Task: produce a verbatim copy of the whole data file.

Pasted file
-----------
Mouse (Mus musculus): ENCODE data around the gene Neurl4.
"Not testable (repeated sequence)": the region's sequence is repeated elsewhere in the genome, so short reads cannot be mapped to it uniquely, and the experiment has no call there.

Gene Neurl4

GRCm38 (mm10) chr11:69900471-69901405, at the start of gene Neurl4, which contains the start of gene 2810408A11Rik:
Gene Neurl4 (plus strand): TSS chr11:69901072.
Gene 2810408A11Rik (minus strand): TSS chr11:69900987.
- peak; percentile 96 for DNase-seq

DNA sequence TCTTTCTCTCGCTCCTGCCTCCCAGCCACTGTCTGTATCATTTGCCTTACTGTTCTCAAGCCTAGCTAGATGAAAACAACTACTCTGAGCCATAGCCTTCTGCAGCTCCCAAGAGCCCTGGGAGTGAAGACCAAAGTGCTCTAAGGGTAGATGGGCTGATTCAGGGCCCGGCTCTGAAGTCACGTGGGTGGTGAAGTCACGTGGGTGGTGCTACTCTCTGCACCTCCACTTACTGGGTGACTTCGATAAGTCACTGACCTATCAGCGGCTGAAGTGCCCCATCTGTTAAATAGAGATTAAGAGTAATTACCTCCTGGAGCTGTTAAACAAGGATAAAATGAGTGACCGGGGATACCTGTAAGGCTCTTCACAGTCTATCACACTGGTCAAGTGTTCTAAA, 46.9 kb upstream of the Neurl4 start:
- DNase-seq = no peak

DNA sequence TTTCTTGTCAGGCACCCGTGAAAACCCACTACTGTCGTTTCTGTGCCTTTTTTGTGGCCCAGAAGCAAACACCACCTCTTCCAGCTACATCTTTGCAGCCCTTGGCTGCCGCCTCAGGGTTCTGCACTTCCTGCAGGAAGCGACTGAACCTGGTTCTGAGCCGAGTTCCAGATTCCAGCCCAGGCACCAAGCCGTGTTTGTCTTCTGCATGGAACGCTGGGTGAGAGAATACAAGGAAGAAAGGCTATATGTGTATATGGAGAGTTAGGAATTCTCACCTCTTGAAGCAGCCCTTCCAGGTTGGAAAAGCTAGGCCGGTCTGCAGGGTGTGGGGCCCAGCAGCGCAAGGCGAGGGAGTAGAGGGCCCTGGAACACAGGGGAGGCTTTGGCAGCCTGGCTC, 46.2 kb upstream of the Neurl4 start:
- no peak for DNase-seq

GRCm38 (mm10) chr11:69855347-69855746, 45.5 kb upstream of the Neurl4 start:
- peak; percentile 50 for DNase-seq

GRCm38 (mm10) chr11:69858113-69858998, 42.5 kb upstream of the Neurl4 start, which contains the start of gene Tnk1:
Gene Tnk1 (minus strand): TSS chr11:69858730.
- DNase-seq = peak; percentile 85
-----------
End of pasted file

Mouse (Mus musculus): ENCODE data around the gene Neurl4.
"Not testable (repeated sequence)": the region's sequence is repeated elsewhere in the genome, so short reads cannot be mapped to it uniquely, and the experiment has no call there.

Gene Neurl4

GRCm38 (mm10) chr11:69900471-69901405, at the start of gene Neurl4, which contains the start of gene 2810408A11Rik:
Gene Neurl4 (plus strand): TSS chr11:69901072.
Gene 2810408A11Rik (minus strand): TSS chr11:69900987.
- peak; percentile 96 for DNase-seq

DNA sequence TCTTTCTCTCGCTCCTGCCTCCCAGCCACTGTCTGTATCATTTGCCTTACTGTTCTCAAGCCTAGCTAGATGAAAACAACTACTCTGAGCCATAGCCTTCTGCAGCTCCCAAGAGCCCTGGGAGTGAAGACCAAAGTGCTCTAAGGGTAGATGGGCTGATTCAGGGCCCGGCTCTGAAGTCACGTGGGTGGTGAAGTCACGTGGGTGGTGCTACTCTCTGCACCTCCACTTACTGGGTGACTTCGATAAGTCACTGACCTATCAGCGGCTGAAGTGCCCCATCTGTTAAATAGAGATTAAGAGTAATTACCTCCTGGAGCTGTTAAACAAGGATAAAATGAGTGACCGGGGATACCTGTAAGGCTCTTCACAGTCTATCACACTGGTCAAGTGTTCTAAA, 46.9 kb upstream of the Neurl4 start:
- DNase-seq = no peak

DNA sequence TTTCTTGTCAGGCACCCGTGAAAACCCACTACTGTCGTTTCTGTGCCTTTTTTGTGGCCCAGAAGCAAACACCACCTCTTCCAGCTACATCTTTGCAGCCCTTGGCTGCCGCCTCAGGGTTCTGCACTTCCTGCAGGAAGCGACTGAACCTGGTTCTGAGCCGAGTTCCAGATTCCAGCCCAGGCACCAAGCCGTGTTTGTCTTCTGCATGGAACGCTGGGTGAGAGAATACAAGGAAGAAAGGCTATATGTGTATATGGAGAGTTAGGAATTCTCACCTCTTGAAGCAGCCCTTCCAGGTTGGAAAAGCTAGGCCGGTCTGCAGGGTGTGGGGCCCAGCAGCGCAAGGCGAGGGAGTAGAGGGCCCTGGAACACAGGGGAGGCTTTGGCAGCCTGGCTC, 46.2 kb upstream of the Neurl4 start:
- no peak for DNase-seq

GRCm38 (mm10) chr11:69855347-69855746, 45.5 kb upstream of the Neurl4 start:
- peak; percentile 50 for DNase-seq

GRCm38 (mm10) chr11:69858113-69858998, 42.5 kb upstream of the Neurl4 start, which contains the start of gene Tnk1:
Gene Tnk1 (minus strand): TSS chr11:69858730.
- DNase-seq = peak; percentile 85